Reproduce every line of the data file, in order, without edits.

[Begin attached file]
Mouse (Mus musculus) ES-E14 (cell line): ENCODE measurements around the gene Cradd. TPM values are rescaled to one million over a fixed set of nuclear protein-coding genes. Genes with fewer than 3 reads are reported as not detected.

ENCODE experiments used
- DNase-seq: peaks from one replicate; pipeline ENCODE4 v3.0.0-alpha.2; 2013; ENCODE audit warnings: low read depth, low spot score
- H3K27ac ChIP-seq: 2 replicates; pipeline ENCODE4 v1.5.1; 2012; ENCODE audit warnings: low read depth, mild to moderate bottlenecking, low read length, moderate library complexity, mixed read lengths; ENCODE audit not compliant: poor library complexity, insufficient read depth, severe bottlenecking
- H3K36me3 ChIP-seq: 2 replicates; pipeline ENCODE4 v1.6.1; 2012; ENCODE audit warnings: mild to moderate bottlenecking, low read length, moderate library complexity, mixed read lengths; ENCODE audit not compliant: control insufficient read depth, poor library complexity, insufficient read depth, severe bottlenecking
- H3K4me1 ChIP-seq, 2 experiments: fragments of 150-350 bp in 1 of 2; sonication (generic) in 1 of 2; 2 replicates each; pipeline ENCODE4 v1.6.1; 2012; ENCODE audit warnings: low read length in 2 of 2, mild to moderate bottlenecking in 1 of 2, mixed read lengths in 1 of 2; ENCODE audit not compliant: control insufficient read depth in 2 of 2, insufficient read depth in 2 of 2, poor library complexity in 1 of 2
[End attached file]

Mouse (Mus musculus) ES-E14 (cell line): ENCODE measurements around the gene Cradd. TPM values are rescaled to one million over a fixed set of nuclear protein-coding genes. Genes with fewer than 3 reads are reported as not detected.

ENCODE experiments used
- DNase-seq: peaks from one replicate; pipeline ENCODE4 v3.0.0-alpha.2; 2013; ENCODE audit warnings: low read depth, low spot score
- H3K27ac ChIP-seq: 2 replicates; pipeline ENCODE4 v1.5.1; 2012; ENCODE audit warnings: low read depth, mild to moderate bottlenecking, low read length, moderate library complexity, mixed read lengths; ENCODE audit not compliant: poor library complexity, insufficient read depth, severe bottlenecking
- H3K36me3 ChIP-seq: 2 replicates; pipeline ENCODE4 v1.6.1; 2012; ENCODE audit warnings: mild to moderate bottlenecking, low read length, moderate library complexity, mixed read lengths; ENCODE audit not compliant: control insufficient read depth, poor library complexity, insufficient read depth, severe bottlenecking
- H3K4me1 ChIP-seq, 2 experiments: fragments of 150-350 bp in 1 of 2; sonication (generic) in 1 of 2; 2 replicates each; pipeline ENCODE4 v1.6.1; 2012; ENCODE audit warnings: low read length in 2 of 2, mild to moderate bottlenecking in 1 of 2, mixed read lengths in 1 of 2; ENCODE audit not compliant: control insufficient read depth in 2 of 2, insufficient read depth in 2 of 2, poor library complexity in 1 of 2